California on Tuesday released draft rules for its landmark greenhouse gas cap-and-trade plan that will be the most ambitious U.S. effort to use the market to address global warming.
State law requires California to cut its carbon dioxide and other greenhouse gas emissions to 1990 levels by 2020. Measures will range from clean vehicle and building rules to thethat lets factories and power companies trade credits to emit gases that heat up the earth.
Federal rules under debate by Congress could eclipse and preempt regional plans, but California and other local governments see themselves as the vanguard of addressing climate change, especially in light of slow national action and setbacks for international talks scheduled in Copenhagen next month.
The draft released on Tuesday shows California, seen as an environmental trend-setter, may take on even more than expected in its first round of cap-and-trade, which will start in 2012.
Gasoline and residential heating fuel suppliers could be included in the first cap-and-trade phase, which had been expected to focus on big pollution sources like power plants and refineries.
"California is the first out of the box," state Air Resources Board Chair Mary Nichols told reporters on a conference call. The draft rules kick off a comment period that will lead to final regulation next fall.
A less comprehensive northeastern U.S. regional trading system is already under way, focusing on carbon dioxide emissions by big emitters. California by contrast plans to include nearly every source of emissions to reach its goal.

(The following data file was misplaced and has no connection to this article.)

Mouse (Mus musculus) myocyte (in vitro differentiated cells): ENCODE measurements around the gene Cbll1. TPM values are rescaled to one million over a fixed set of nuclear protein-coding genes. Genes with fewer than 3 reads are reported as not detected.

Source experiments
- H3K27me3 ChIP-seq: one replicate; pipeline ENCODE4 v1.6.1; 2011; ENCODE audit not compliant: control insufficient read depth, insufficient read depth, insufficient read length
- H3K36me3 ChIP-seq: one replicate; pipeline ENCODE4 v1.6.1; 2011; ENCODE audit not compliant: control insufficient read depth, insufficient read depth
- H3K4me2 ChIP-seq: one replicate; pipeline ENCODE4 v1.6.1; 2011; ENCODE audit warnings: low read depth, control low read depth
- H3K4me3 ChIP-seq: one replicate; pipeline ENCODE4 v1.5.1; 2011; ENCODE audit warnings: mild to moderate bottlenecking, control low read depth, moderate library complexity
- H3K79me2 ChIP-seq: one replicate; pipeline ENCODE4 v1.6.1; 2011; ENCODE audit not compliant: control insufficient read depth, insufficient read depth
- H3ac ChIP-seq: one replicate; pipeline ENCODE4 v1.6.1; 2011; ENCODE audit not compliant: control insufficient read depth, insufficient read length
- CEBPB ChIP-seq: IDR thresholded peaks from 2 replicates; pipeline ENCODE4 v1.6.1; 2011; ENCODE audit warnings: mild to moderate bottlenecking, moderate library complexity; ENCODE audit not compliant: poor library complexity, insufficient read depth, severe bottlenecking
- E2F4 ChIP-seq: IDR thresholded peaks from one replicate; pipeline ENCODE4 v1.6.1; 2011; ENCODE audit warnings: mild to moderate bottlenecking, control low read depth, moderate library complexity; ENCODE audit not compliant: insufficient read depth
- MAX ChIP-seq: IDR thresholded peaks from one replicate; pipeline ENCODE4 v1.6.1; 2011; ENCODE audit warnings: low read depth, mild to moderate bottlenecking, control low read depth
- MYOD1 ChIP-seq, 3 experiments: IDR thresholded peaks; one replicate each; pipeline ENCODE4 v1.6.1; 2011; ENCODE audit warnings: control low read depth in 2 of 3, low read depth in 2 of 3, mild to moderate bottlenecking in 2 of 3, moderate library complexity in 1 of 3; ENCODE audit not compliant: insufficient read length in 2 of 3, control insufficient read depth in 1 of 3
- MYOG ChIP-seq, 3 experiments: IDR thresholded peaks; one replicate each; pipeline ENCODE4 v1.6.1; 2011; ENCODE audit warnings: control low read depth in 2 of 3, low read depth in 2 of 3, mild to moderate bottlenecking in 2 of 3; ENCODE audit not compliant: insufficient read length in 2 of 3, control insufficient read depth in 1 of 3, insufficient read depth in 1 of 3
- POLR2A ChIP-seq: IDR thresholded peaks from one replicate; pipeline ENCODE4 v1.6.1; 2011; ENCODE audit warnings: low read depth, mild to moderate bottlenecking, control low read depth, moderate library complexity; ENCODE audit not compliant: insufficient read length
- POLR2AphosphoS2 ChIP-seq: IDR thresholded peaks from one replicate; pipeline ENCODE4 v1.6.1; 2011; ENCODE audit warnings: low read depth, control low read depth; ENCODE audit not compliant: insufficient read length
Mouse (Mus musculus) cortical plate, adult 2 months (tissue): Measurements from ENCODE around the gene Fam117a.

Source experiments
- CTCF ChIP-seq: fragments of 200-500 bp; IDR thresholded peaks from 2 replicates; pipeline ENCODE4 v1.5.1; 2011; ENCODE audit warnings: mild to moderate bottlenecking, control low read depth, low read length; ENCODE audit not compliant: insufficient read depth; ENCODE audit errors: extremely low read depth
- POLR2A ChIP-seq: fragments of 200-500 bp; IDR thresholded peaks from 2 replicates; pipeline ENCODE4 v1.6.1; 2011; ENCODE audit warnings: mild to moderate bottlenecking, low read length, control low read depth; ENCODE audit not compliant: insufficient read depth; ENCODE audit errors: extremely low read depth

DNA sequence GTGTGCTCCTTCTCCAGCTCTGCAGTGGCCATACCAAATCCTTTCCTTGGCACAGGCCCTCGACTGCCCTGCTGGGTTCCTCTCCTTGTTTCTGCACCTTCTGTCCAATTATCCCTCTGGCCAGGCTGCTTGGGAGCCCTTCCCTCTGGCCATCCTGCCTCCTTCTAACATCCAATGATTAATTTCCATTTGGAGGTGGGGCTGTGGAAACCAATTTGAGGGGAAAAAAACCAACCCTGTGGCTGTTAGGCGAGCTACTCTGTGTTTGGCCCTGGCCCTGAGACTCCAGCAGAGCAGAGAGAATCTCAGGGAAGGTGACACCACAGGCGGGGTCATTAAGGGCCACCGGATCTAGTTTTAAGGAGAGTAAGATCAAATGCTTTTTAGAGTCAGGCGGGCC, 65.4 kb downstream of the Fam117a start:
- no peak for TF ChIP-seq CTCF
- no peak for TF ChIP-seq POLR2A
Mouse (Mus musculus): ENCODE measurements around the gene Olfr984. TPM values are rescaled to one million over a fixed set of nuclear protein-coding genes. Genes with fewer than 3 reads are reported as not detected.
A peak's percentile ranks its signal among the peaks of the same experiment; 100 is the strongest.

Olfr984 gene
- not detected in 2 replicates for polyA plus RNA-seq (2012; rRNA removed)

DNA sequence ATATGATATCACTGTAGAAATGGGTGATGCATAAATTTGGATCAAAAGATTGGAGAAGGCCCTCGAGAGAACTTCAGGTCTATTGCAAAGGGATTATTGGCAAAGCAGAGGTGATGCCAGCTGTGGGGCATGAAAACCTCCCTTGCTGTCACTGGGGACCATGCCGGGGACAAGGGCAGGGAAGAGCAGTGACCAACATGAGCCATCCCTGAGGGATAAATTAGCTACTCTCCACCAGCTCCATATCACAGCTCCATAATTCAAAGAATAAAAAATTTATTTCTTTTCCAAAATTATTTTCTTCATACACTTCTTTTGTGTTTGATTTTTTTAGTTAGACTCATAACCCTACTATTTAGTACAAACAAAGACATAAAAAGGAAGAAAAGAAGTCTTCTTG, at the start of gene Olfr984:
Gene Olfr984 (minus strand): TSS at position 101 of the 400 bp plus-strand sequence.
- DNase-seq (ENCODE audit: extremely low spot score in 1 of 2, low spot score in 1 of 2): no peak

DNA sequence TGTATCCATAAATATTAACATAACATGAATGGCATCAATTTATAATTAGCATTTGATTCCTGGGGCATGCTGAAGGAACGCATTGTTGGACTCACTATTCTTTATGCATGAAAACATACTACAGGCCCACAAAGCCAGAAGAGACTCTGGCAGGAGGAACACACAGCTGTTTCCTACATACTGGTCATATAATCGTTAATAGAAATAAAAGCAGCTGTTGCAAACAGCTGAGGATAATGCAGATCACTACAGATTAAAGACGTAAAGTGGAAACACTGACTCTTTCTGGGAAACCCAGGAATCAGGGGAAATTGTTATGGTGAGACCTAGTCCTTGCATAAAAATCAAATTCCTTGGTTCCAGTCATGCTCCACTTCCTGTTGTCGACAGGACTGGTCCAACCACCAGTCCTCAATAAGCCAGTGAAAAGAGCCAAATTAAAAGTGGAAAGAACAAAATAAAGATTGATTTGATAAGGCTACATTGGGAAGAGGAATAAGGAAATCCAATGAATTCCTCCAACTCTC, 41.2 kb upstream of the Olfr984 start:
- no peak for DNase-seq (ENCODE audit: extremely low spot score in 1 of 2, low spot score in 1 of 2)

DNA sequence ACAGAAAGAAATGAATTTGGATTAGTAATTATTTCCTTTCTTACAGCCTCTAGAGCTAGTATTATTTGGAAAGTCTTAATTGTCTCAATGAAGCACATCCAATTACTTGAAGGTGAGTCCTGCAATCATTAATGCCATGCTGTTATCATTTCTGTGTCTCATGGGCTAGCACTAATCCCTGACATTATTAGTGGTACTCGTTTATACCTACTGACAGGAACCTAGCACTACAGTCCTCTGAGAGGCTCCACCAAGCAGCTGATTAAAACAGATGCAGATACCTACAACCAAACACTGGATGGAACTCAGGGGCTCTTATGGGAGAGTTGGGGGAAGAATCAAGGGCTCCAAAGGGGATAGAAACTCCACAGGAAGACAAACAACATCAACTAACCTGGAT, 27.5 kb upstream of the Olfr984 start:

California businesses regularly criticize the plan as going too far too fast--and costing too much. Whether the net effect of the plan will be a new green economy or disaster for overburdened businesses is still hotly debated.
New estimates of plan costs, including suggestions on how much support to give industry, won't be available until an independent advisory group issues a report next year.
The draft avoids what may be the toughest issue--how much to rely on auctions of credits, which would require power companies and the like to buy permission to pollute. The emitters want allowances given to them, especially early on.
But Nichols said California had shown a strong preference for moving to auction as quickly as possible and that its 2006 global warming law provided clear guidance while politicians in the U.S. Congress were still raising support for a bill.
"Congress started this, you know, as a political exercise to see how many allowances you had to give out to which groups to get them to buy into the program. They didn't have a climate bill," she said.
"We know how many emissions we have to reduce. The question is how do we do it in a way that costs less," added Nichols, whose Air Resources Board was appointed by state law as the main regulator deciding on how to cut greenhouse gases.
The cost of a ton of carbon dioxide initially could be around $10, based on how other programs operated, she said. That is about half the current European price. The average American has carbon production of about 20 tons per year, according to the Union of Concerned Scientists.
The cap-and-trade system will account for only about a fifth of California reductions but it draws outsize attention, in part because the state, with the largest U.S. economy and population, is part of the 11 member Western Climate Initiative, which includes U.S. states and Canadian provinces.
China, too, will watch California's action, partly by virtue of the state's partnerships with Chinese provinces, said Environmental Defense Fund California Climate Change Director Derek Walker.
"In many ways this is similar to what you are hearing from international circles now. Everybody is coming to the table with their opening bets," he said. But unlike most, California has committed to cuts and now is working out the details.